Does the Elephant Dance? Contemporary Indian Foreign Policy – By David M. Malone


Does the Elephant Dance? Contemporary Indian Foreign Policy by David M. Malone , Oxford , Oxford University Press , 2011 , xxii + 425 pp .

David M. Malone, a former Canadian High Commissioner to India, certainly understands Indian foreign policy—its historicity, institutional processes, ideational underpinnings, and potential future trajectories. His masterly book, surely a primer on Indian foreign policy, will be read by generations of students of the subject. And yet, Malone does a better job of describing India's foreign relations than explaining Indian foreign policy. The celebrated author of a number of well-researched academic books, primarily on UN-related issues, seems to put a very high premium on describing the details of India's relations with other countries from a historical point of view than explaining the various thematic and conceptual underpinnings and compulsions of India's external outlook and behavior. In other words, while the author tells you almost everything you need to know about Indian foreign policy, his thematic and conceptual treatment of the subject is less than satisfactory.

Organization of the Book

This extensively footnoted 425-page-long book is divided into 12 chapters including the introductory and concluding chapters. The chapters deal with almost every aspect of contemporary Indian foreign policy, i.e., its historical roots and evolution; nature of the country's internal and external security challenges; economic aspects of India's foreign policy; relations with its South Asian neighbors as well as with China, the United States, Southeast Asia, Europe, Russia, and West Asia; and the state of Indian multilateral diplomacy. The book also contains an exhaustive index and a useful bibliography.

Interesting Arguments

Malone argues that one of the major challenges that India is facing today is convincing its neighbors that their geographically, militarily, and economically preponderant neighbor is not a threat to their security but an opportunity for their growth. New Delhi's inability to build credible and sustainable regional alliances indeed lies at the core of India's regional security problematique. One wonders, as does Malone, why India has not used its growth story to convince its neighbors that it is indeed an opportunity for them to script their own growth stories. Today, we see more and more of India's neighbors leaning towards China as a result of their disenchantment with India. A related argument that Malone makes concerns the economic rationale of India's international profile. He rightly calls the Indian economy its global calling card.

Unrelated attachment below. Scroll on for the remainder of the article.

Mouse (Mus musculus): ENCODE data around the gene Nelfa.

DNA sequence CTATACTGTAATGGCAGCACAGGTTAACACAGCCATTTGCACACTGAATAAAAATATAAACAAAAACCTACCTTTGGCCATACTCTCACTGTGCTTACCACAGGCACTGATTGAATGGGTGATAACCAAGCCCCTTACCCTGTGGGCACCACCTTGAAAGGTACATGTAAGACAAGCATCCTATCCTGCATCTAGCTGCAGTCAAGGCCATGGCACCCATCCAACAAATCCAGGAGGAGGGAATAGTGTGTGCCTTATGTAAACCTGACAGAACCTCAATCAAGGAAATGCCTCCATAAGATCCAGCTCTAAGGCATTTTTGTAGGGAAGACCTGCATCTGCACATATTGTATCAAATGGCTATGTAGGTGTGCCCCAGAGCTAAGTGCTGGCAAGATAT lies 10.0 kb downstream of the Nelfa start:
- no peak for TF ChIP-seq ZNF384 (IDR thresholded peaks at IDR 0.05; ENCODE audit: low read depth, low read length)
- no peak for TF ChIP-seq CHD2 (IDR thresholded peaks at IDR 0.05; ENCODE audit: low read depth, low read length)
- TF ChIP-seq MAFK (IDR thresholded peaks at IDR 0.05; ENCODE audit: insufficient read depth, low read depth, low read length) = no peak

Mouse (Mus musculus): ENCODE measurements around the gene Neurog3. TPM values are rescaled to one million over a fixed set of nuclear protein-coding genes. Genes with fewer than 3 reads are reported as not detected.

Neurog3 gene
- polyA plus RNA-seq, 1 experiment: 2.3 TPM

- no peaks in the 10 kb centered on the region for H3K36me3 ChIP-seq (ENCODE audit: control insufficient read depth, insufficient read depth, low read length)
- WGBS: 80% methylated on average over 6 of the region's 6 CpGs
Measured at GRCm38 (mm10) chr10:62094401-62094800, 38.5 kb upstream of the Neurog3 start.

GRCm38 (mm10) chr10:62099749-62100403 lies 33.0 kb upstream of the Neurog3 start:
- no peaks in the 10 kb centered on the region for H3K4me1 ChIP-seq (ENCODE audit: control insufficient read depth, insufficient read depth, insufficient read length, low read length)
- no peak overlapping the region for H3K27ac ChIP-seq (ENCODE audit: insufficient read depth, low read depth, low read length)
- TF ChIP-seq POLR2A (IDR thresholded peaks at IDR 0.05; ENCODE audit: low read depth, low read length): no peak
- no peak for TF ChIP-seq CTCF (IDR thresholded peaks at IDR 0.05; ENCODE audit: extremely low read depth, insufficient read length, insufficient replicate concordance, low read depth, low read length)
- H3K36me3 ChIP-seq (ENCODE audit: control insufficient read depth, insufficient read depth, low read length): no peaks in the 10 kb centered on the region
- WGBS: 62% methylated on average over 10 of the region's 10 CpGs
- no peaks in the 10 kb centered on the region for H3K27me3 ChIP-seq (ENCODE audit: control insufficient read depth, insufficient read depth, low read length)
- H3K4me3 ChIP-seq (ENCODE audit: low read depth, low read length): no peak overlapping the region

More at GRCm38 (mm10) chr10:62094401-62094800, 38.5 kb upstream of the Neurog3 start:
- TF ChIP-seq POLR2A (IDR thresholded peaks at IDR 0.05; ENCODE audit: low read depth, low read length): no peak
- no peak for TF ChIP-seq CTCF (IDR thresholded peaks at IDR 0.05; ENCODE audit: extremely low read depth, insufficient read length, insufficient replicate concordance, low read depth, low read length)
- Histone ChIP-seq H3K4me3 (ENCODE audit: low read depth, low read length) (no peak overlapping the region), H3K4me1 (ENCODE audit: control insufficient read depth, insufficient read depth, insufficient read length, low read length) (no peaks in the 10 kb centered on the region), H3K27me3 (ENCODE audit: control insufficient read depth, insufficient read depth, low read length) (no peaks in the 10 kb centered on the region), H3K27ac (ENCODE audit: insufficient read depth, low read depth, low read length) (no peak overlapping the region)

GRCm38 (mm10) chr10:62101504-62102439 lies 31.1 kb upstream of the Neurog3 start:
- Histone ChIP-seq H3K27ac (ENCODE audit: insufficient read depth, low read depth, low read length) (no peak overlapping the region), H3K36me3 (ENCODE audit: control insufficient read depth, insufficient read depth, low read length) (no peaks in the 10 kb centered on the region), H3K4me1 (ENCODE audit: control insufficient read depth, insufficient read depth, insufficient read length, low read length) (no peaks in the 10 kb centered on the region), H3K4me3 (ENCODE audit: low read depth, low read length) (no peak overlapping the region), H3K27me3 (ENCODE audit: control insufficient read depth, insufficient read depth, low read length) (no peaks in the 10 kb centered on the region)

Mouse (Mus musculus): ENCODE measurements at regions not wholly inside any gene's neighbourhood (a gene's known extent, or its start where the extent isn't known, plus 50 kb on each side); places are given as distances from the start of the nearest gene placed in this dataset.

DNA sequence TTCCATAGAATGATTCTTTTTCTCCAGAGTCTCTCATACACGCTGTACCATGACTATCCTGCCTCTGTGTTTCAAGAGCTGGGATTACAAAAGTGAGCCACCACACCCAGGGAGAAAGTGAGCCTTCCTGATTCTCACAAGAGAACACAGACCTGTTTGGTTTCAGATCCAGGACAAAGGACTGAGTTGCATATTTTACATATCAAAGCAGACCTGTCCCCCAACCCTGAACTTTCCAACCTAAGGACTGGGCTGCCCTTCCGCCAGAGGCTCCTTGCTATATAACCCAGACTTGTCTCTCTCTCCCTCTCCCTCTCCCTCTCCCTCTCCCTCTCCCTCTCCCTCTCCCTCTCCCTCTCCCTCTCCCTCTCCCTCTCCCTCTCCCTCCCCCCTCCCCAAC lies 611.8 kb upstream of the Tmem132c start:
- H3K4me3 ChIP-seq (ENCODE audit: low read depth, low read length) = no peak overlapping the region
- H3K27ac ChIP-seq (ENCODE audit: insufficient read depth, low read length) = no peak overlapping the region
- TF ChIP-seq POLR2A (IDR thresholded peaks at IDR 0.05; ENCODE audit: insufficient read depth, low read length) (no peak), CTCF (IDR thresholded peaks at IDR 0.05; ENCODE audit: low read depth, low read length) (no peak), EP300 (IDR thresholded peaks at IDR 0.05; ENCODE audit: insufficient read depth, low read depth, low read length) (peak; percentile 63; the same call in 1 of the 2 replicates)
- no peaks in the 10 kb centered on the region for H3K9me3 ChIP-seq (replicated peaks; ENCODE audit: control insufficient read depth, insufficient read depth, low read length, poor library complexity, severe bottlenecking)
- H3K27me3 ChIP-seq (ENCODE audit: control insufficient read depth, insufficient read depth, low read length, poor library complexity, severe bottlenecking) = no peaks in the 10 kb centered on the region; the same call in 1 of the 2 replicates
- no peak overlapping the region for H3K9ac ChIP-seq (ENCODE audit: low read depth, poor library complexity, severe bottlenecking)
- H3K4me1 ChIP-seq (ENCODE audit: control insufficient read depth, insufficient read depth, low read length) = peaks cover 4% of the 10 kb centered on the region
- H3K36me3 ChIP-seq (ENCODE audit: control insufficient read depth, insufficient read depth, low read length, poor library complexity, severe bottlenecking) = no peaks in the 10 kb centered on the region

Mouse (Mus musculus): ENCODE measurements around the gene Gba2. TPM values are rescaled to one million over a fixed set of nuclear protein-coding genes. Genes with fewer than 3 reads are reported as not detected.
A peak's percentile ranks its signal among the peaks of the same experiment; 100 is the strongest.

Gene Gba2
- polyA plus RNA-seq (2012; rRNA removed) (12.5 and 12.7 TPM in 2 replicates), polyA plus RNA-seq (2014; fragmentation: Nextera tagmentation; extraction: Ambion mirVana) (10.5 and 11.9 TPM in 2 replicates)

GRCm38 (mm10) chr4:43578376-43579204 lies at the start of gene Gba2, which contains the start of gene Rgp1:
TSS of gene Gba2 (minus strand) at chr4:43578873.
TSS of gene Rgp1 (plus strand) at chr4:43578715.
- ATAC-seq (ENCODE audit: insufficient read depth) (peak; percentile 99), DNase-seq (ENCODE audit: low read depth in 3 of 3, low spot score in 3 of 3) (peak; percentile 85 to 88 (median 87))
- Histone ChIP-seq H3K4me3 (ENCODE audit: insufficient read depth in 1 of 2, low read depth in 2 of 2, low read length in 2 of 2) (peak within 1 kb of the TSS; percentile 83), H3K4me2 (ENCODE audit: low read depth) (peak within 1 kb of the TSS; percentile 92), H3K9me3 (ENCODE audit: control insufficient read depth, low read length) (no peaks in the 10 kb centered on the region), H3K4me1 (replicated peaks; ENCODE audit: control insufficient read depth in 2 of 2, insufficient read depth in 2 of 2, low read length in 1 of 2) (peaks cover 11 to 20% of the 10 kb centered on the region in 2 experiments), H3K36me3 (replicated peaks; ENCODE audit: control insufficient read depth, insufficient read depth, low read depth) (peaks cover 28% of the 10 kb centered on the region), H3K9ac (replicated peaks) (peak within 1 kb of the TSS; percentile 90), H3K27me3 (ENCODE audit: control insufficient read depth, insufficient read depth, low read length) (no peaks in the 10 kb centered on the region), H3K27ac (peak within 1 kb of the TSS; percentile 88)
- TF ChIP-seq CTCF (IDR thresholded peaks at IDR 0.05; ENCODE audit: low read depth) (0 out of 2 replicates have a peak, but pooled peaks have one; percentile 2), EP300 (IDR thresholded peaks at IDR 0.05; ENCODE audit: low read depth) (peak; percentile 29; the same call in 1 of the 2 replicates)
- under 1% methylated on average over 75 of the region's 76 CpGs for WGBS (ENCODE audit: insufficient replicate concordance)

Another thought-provoking argument that the author makes is about the state of Chinese studies in India. He argues that “the bounded rationality of India's China policymakers is compounded by the insufficient academic attention paid to China in India” (p. 149). Malone also insightfully points out that “the modern history of Sino-Indian relations has been less about China and India than it has been about extraneous actors such as the United States, Soviet Union, and Pakistan, and multilaterally managed issues such as non-proliferation and climate change” (p. 149).

In describing Indo-US relations, Malone makes an interesting argument. He writes, “It appears therefore that the American strategy has been not just to give emerging powers a greater stake in the system but to involve them in ways that restrict their future margin for manoeuvre” (p. 175). Indeed, this explains the bind that New Delhi is currently in with regard to Iran. For all those blind supporters of the Indo-US strategic partnership, Malone's observation should come as a wake-up call.

In discussing the methodological approach to the book, Malone shows why it is very advantageous for an analyst to be located in India in order to better analyze Indian foreign policy. Not only does one get to witness firsthand the increasingly vibrant think tank discourses in the country on foreign and security policy but it is also possible to watch the television talk shows and more importantly be physically part of the foreign policy debate in New Delhi. Let me paraphrase Malone: If you are in Delhi, frequent its think tanks and the India International Centre, and read the print editions of major newspapers and magazines, you can “smell” and “feel” Indian foreign policy!

Strong Points of the Book

I can safely say that this is one of the very few culturally and politically sensitive books on Indian foreign policy written by a Western author. There is often a tendency to ignore the cultural and political nuances and difficulties of the foreign policy making process in India, which is not always intelligible to the fly-by-night experts on the subject. Malone's understanding of the subject is exceptional.